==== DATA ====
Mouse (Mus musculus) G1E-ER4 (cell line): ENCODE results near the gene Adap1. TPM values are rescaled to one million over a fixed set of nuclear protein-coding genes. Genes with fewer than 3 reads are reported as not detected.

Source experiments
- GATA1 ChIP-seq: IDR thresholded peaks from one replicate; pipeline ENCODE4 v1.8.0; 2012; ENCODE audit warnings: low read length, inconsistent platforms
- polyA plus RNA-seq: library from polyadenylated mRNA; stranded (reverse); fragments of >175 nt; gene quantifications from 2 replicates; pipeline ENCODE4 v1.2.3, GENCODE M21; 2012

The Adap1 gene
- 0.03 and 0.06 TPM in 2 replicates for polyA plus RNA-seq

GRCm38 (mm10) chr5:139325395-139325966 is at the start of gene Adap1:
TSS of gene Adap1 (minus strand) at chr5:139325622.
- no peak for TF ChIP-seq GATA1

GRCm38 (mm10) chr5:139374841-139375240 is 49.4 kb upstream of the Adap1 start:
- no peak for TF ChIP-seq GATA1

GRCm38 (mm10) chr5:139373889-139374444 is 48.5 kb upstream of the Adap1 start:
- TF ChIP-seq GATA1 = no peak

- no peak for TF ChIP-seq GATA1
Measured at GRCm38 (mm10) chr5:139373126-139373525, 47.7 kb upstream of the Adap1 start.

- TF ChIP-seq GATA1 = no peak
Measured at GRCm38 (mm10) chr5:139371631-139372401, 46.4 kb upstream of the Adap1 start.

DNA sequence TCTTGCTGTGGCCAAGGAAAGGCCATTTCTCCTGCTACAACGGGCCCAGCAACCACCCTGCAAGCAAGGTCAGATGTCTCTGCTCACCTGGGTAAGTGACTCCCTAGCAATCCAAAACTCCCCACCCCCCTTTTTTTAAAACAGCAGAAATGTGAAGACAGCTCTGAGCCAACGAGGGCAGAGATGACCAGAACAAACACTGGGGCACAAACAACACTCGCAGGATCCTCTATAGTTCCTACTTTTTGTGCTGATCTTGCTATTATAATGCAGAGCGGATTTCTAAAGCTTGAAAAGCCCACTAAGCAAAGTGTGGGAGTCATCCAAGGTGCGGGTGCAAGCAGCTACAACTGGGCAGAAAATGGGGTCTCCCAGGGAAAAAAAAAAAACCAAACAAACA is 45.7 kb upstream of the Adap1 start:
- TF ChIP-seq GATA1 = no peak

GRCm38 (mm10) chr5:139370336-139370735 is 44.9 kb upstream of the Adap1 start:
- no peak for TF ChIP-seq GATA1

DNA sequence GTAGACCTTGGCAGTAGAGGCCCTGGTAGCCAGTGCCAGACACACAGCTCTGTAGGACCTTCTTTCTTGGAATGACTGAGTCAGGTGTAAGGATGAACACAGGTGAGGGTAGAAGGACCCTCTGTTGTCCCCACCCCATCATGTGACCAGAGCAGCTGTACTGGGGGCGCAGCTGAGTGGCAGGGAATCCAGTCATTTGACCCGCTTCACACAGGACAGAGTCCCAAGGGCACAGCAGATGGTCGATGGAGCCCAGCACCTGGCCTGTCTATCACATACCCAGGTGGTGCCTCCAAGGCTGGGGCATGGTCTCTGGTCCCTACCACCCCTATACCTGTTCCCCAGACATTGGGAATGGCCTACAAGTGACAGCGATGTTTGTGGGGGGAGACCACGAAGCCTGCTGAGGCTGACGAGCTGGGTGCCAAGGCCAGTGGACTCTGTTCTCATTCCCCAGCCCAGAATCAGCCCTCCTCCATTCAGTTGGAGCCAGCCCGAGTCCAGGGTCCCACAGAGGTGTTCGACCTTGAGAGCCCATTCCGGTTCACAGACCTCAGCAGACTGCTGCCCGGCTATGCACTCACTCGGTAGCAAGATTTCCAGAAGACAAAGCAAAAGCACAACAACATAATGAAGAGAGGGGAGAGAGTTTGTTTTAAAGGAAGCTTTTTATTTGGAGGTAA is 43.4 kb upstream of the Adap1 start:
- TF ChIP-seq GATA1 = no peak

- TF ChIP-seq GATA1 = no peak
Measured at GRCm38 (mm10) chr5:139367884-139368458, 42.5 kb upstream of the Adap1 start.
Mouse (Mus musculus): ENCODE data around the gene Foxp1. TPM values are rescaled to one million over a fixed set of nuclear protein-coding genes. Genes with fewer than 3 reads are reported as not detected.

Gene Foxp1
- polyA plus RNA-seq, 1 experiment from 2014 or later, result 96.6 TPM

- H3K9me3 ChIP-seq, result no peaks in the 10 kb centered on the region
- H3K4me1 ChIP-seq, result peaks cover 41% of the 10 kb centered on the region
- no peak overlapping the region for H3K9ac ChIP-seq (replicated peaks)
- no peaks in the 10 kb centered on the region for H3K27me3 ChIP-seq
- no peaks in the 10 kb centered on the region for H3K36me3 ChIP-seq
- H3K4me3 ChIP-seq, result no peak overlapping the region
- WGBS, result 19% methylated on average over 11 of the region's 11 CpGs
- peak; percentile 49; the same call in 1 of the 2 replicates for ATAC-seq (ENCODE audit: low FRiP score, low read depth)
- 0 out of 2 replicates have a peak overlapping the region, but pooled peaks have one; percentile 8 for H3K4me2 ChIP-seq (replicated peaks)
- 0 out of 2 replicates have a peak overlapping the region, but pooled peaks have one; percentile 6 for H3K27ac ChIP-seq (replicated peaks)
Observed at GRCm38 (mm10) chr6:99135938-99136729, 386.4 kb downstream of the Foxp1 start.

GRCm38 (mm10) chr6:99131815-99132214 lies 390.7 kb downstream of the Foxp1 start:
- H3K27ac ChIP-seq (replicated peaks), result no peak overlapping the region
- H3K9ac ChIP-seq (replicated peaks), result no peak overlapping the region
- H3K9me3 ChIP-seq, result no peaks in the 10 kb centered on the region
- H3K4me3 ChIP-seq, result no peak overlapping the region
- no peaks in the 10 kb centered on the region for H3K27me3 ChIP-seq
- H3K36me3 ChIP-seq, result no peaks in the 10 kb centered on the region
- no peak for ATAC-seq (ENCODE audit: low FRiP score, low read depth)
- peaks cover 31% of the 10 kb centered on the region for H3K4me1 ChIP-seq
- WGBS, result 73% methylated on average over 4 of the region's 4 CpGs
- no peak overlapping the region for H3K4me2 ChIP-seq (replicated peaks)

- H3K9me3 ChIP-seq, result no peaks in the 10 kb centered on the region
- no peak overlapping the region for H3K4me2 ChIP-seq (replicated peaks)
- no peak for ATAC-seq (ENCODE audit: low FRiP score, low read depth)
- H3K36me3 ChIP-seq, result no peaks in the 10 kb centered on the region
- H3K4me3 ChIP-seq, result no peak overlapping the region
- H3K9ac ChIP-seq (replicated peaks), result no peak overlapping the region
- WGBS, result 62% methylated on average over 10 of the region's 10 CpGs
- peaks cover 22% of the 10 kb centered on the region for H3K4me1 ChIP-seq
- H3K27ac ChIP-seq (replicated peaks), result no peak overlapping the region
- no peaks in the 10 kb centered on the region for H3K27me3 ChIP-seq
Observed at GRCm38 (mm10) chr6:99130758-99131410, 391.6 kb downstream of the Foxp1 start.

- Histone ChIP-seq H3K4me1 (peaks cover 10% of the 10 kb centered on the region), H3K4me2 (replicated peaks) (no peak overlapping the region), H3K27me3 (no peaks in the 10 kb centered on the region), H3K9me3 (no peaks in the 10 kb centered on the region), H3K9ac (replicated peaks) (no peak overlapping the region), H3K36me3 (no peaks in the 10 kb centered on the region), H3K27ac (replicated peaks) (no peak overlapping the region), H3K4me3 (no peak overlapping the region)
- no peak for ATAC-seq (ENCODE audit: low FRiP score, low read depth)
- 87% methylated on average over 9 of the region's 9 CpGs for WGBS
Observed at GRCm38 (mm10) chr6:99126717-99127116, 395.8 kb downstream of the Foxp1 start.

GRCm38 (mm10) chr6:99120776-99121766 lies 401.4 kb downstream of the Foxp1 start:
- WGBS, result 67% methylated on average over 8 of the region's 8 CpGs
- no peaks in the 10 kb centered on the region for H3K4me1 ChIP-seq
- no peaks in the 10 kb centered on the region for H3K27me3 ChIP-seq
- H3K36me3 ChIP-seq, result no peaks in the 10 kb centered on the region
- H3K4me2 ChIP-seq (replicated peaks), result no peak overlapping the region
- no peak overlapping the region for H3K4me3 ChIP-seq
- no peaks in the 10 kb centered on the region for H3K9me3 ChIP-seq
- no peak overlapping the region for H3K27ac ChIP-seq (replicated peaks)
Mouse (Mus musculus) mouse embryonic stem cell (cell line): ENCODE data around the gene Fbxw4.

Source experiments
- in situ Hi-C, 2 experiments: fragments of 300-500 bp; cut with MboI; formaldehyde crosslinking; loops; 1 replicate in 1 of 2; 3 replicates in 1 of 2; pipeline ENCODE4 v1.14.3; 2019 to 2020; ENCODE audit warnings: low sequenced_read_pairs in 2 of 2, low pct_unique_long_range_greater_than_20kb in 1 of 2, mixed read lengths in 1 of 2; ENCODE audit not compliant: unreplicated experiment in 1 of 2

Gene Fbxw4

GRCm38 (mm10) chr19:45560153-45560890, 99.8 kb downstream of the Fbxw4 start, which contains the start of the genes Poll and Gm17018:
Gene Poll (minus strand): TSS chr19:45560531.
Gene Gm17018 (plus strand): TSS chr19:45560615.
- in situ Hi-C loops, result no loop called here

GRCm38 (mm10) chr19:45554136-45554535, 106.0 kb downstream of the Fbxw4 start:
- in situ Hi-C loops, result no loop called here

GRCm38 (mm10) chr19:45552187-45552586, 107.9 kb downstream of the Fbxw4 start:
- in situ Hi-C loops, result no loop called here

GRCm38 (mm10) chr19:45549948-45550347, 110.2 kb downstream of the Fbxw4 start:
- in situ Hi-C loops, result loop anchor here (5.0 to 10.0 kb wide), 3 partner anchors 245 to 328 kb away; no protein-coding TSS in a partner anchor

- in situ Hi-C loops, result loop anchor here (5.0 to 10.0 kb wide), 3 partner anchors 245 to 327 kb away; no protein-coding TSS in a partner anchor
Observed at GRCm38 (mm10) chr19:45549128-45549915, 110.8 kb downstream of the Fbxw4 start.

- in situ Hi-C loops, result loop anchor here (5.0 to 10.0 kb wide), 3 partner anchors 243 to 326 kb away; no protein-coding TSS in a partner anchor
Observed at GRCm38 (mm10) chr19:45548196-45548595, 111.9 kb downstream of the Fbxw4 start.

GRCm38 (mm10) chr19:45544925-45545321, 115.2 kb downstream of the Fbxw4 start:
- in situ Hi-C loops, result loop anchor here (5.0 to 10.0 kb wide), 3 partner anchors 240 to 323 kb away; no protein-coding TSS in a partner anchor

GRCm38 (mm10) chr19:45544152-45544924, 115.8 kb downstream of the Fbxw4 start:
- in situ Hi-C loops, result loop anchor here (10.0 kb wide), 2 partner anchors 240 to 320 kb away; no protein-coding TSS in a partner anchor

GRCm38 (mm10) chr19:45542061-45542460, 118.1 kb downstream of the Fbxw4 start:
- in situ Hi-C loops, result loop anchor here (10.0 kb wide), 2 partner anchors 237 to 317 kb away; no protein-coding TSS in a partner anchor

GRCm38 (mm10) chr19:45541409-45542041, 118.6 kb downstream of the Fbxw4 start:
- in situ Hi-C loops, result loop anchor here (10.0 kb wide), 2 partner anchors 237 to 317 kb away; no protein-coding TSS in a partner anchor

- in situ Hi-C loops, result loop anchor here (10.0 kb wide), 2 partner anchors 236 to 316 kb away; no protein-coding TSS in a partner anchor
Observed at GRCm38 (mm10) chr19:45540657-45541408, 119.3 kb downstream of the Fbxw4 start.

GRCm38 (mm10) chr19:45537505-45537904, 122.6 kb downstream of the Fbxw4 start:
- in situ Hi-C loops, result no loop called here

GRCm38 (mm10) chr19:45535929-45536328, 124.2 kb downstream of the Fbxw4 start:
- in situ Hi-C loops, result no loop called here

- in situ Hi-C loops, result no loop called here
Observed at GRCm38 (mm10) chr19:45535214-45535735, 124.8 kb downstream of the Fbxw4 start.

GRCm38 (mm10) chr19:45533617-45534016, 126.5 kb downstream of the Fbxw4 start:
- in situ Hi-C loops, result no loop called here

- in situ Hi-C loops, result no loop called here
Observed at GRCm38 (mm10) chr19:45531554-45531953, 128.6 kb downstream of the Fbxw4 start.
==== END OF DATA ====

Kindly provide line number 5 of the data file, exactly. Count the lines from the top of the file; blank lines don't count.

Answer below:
The Adap1 gene